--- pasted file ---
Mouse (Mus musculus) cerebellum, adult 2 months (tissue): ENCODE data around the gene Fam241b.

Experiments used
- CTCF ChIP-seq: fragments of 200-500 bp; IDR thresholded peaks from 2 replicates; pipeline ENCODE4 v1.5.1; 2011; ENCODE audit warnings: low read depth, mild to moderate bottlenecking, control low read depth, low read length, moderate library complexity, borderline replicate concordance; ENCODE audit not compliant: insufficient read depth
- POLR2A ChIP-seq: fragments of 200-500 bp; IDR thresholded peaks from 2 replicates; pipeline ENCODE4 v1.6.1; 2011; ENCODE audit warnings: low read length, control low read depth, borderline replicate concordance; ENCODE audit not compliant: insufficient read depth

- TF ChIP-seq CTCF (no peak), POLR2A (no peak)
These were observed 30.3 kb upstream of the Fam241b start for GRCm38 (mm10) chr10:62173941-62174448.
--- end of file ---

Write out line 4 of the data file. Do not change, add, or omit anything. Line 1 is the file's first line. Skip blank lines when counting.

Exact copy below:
- POLR2A ChIP-seq: fragments of 200-500 bp; IDR thresholded peaks from 2 replicates; pipeline ENCODE4 v1.6.1; 2011; ENCODE audit warnings: low read length, control low read depth, borderline replicate concordance; ENCODE audit not compliant: insufficient read depth